Wednesday, July 14, 2010

Kingsley Amis: "Instead Of An Epilogue"

Kingsley Amis concluded his Memoirs with a poem.  I beg your indulgence for posting the poem in its entirety, but I do so for three reasons:  (1) it is, I think, a beautiful poem; (2) given its placement at the end of the Memoirs, it has, I fear, been overlooked; and (3) it reveals a side of Amis that has, unfortunately, been lost in the stereotypical view of him as a curmudgeon.  Amis dedicated the poem "To H."  "H" is Hilary Bardwell, his first wife.  They were divorced in 1965.  Late in his life, Amis lived with her and her husband.  She died this past June 24.

               Instead of an Epilogue

To H.


In 1932 when I was ten
In my grandmother's garden in Camberwell
I saw a Camberwell Beauty butterfly
Sitting on a clump of Michaelmas daisies.
I recognised it because I'd seen a picture
Showing its brownish wings with creamy edges
In a boy's paper or on a cigarette-card
Earlier that week.  And I remember thinking,
What else would you expect?  Everyone knows
Camberwell Beauties come from Camberwell;
That's why they're called that.  Yes, I was ten.


In 1940 when I was eighteen
In Marlborough, going out one winter's morning
To walk to school, I saw that every twig,
Every leaf in the vicar's privet hedge
And every stalk and stem was covered in
A thin layer of ice as clear as glass
Because the rain had frozen as it landed.
The sun shone and the trees and shrubs shone back
Like pale flames with orange and green sparkles.
Freak weather conditions, people said,
And one was always hearing about them.


In '46 when I was twenty-four
I met someone harmless, someone defenceless,
But till then whole, unadapted within;
Awkward, gentle, healthy, straight-backed,
Who spoke to say something, laughed when amused;
If things went wrong, feared she might be at fault,
Whose eye I could have met for ever then,
Oh yes, and who was also beautiful.
Well, that was much as women were meant to be,
I thought, and set about looking further.
How can we tell, with nothing to compare?

Kingsley Amis, Memoirs (Hutchinson/Summit Books 1991).

                                                 Camberwell Beauty


Nige said...

A beautiful poem indeed - and new to me. Thanks.
And a Camberwell Beauty in a Camberwell garden - KA was blessed indeed!

PAL said...

Thanks for resurrecting this one; it beautifully exemplifies the title of your blog. Amis was a rum case. I agree, it's a wonderful poem, but it's a tender coda to one of the most mean-spirited memoirs I think I've ever read.

Stephen Pentz said...

Nige: Thank you for visiting again. With the Camberwell Beauty in the poem, I was hoping that you would stop by -- I thought that you might enjoy it.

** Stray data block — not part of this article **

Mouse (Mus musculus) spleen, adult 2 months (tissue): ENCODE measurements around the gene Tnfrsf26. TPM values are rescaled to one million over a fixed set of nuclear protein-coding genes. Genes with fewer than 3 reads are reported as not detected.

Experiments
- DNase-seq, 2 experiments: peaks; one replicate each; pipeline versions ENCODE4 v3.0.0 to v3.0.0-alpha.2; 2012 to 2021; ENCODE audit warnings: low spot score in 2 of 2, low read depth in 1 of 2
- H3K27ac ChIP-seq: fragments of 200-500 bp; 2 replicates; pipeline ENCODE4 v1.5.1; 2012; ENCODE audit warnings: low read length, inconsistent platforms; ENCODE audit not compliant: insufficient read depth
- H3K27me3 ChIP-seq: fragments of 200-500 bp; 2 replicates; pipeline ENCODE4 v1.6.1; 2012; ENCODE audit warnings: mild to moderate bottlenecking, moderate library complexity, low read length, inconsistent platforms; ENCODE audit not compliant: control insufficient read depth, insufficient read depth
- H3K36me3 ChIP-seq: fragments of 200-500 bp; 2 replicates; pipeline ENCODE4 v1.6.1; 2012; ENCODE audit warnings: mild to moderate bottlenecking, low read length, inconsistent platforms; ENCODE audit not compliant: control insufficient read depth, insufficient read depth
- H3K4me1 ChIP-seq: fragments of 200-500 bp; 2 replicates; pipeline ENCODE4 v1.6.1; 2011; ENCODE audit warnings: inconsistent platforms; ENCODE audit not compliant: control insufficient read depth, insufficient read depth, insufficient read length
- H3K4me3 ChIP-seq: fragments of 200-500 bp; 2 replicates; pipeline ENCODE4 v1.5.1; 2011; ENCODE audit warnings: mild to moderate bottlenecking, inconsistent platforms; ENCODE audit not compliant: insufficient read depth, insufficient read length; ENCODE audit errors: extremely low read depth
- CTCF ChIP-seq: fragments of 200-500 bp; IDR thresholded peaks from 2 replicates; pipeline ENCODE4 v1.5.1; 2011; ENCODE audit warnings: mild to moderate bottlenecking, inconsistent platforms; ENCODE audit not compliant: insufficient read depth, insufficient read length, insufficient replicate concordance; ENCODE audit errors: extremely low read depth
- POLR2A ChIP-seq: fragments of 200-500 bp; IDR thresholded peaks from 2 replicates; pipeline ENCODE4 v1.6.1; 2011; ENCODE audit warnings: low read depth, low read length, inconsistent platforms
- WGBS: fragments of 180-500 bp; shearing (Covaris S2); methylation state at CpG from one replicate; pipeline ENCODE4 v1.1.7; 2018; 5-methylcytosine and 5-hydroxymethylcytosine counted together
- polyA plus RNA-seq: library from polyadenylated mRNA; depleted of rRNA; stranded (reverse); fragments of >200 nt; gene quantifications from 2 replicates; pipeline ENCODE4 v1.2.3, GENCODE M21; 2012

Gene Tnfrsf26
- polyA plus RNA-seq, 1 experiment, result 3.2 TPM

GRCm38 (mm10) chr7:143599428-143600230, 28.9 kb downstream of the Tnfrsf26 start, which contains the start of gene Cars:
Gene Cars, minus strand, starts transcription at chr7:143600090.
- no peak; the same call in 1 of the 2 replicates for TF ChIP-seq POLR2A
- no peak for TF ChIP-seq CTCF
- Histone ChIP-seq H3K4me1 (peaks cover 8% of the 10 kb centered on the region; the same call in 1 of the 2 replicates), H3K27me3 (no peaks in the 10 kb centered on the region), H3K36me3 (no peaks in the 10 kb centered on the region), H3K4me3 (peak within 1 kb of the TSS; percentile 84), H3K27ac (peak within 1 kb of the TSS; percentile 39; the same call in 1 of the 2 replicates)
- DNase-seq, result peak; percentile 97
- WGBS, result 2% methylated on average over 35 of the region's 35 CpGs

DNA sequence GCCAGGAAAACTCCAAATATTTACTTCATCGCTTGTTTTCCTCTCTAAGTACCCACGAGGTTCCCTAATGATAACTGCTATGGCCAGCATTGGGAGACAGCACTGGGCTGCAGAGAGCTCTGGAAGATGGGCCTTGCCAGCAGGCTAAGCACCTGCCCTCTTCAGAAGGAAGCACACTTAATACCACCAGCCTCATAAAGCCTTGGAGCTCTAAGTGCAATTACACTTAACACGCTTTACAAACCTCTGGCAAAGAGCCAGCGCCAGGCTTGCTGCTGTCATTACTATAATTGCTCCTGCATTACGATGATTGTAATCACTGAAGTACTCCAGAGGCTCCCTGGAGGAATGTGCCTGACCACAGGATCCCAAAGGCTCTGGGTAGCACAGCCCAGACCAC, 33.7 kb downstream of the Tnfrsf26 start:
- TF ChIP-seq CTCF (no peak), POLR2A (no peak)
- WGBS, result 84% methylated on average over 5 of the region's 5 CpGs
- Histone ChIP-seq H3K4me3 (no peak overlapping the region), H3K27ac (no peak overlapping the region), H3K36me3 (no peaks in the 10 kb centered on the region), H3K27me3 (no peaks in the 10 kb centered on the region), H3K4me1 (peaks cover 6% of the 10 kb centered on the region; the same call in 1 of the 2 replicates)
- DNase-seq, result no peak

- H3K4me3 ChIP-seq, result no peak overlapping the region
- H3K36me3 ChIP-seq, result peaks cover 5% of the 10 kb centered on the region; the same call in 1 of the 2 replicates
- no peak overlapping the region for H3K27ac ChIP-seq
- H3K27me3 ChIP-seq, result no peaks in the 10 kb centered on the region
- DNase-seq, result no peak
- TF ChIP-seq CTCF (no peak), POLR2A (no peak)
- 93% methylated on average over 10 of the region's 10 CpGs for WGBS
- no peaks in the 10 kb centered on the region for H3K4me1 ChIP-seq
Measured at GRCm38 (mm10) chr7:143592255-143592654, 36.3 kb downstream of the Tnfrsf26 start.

Stephen Pentz said...

PAL: Thank you for once more visiting and commenting. I completely agree with you about the nasty nature of the Memoirs. (Only Larkin and a few others escaped the knife.) It made for difficult reading.

Perhaps that is why "Instead of an Epilogue" left me breathless when I first read it -- coming after all that had gone before.

PAL said...

I wonder if Larkin did escape Amis's malice. Ian Hamilton shrewdly dissects its sly refinements in his 'Walking Possession: Essays & Reviews 1968-1993'. I recommend the whole volume to aficionados of this blog.

Stephen Pentz said...

Thank you for the excellent recommendation, PAL. I had forgotten about Hamilton's review of the Memoirs -- I will have to go back and take a look at it. I do recall Amis writing somewhere (I don't know if it was in the Memoirs or in one of his reviews) that he couldn't make head or tail out of the final stanza of 'High Windows.' And there were other digs from time-to-time. So Larkin was not let off entirely.

As I recall, 'Walking Possession' has a few pieces on Larkin as well. And I agree that it is well worth tracking down.

PAL said...

I hope you won’t mind my coming back on this one. We’re agreed on the quality of the poem; but doesn’t the final verse hold a note of somehow pleasurable wallowing in remorse that’s so characteristic of blokes when looking back on a relationship with a woman when it’s all safely over? I get the same feeling when reading Hardy’s poems about his first wife.

Or am I being an Amis-type grouch about this? The question’s rhetorical; no real need for a reply.

Re Hamilton; he did two very long LRB interviews with Dan Jacobson a few months before he died. Much on the Lowell and Salinger books. They're on-line and free. If you don't know them and you're interested, I'll find the links.

Stephen Pentz said...

PAL: I understand what you are saying about Amis and Hardy. After all, they didn't exactly treat their first wives in an exemplary fashion. Thus, their subsequent remorse/regret may seem a bit -- I am struggling for the right word -- hypocritical? undeserved? late?

On the other hand, I must confess (sheepishly) that I am sucker for this type of 'terrible, searing regret' (to quote Richard Ford from 'The Sportswriter'). Perhaps this comes from reading Hardy's 'Poems of 1912-13' at an impressionable age. 'Well, well! All's past amend,/Unchangeable. It must go./I seem but a dead man held on end/To sink down soon. . .': Whew! Those poems don't have the impact that they once did, but still. . . And I must admit that 'Instead of an Epilogue' gets a high ranking in the 'terrible, searing regret' department. But I certainly understand your point. (Which, as you say, is a rhetorical one.)

And thank you for the reference to the Hamilton interviews -- I was not aware of them. I was able to find the full texts on The London Review of Books site. Thanks.